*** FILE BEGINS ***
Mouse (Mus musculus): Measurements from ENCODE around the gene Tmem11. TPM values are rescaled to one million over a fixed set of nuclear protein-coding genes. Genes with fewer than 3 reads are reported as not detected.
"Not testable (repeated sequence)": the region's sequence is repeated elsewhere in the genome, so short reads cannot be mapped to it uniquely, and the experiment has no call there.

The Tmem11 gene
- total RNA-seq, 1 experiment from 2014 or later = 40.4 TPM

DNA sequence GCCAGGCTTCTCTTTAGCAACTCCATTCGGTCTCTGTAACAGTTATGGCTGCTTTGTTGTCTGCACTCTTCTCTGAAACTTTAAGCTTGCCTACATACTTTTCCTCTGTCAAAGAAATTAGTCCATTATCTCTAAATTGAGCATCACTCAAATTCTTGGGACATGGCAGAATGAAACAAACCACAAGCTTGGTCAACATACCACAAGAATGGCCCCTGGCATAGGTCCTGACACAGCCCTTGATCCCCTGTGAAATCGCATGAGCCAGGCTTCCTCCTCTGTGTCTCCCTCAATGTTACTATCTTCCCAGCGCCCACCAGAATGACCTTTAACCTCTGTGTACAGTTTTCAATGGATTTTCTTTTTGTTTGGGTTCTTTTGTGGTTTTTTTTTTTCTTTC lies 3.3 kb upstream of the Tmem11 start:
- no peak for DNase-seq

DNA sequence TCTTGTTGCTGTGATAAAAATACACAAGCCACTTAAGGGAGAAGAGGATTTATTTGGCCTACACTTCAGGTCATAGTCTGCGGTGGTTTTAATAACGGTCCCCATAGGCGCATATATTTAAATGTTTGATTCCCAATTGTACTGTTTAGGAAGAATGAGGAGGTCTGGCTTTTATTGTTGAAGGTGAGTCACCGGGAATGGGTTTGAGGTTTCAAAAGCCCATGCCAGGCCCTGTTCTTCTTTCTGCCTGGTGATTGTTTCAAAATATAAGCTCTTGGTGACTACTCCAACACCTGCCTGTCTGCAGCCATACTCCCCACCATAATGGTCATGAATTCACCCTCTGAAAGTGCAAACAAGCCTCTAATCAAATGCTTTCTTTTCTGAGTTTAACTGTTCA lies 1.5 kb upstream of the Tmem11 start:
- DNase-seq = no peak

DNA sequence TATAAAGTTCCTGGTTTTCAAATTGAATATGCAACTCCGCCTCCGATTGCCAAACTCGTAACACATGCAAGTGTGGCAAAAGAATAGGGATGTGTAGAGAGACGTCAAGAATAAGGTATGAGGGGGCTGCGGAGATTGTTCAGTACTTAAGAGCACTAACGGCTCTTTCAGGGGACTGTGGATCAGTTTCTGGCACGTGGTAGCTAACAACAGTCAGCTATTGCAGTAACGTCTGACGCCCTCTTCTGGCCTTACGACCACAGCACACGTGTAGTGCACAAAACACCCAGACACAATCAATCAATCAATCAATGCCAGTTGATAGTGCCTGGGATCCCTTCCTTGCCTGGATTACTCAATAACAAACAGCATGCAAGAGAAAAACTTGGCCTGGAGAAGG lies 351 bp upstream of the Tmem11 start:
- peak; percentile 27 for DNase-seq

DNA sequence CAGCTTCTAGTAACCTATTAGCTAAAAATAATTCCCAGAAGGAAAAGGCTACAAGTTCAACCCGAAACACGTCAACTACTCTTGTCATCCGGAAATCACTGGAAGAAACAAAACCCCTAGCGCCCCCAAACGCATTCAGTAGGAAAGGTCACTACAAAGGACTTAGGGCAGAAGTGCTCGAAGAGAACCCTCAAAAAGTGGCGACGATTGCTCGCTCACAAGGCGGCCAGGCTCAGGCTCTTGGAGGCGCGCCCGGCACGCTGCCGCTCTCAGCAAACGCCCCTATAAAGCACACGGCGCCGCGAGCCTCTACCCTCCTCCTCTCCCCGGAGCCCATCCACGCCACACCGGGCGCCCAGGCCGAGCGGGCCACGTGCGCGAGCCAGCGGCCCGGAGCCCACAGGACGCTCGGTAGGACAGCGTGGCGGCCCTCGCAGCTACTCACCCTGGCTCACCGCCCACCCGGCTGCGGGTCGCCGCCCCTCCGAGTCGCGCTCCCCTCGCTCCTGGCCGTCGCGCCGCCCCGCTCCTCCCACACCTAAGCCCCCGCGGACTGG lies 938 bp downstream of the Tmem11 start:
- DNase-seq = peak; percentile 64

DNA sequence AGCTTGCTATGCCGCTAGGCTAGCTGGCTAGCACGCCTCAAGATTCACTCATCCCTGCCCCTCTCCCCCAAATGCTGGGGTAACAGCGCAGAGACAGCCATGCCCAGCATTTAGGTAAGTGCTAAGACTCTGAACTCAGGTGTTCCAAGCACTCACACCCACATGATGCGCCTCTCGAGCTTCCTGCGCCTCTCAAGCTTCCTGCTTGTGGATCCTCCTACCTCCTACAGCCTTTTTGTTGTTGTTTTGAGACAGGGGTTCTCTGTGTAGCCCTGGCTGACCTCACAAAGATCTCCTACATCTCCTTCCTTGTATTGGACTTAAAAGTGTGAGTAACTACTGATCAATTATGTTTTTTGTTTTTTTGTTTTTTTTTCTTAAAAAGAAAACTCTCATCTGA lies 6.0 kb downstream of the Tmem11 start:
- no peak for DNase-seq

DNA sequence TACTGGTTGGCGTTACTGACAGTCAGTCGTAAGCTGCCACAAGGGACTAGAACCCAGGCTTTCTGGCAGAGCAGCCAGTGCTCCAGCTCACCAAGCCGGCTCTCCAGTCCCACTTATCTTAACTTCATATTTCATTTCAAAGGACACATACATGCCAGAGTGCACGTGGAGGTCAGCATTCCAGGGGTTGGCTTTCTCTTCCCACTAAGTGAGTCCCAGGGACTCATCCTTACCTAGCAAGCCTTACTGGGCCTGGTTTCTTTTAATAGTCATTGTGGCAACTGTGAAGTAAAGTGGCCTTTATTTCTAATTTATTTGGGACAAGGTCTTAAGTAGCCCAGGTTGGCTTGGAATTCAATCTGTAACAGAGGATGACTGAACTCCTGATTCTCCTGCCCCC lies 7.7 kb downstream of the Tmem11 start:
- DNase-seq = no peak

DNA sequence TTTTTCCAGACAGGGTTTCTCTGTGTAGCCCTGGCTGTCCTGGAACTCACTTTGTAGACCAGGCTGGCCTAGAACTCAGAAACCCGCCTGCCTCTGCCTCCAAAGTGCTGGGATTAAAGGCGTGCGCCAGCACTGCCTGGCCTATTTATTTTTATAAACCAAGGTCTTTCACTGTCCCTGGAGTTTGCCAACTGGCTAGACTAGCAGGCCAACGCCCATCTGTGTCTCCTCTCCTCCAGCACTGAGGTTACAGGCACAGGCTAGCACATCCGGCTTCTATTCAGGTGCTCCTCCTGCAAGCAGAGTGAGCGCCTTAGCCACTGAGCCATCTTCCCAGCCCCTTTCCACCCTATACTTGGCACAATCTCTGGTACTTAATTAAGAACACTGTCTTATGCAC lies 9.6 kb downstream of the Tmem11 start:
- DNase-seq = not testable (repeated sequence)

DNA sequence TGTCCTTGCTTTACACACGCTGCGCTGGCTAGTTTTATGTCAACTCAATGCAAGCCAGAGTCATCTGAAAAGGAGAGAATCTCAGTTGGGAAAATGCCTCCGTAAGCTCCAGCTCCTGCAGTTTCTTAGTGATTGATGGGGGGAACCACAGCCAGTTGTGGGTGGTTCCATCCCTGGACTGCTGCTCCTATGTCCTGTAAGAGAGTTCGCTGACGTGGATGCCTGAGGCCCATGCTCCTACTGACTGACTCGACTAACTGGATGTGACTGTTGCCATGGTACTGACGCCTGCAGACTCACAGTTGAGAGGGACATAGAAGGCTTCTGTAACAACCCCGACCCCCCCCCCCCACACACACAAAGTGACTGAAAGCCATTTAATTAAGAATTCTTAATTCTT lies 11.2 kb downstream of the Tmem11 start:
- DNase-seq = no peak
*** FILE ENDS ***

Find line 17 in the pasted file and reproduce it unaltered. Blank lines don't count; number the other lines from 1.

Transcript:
DNA sequence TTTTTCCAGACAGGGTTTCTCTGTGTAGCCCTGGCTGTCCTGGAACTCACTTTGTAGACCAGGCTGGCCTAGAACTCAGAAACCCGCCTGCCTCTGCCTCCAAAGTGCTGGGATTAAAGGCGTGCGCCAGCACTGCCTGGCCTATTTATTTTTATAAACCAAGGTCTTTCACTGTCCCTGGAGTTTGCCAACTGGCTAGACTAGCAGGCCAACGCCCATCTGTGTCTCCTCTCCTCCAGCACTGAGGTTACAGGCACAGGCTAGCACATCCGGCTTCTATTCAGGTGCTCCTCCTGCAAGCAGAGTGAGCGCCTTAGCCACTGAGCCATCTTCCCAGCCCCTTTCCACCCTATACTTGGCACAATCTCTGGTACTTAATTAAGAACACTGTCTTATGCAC lies 9.6 kb downstream of the Tmem11 start: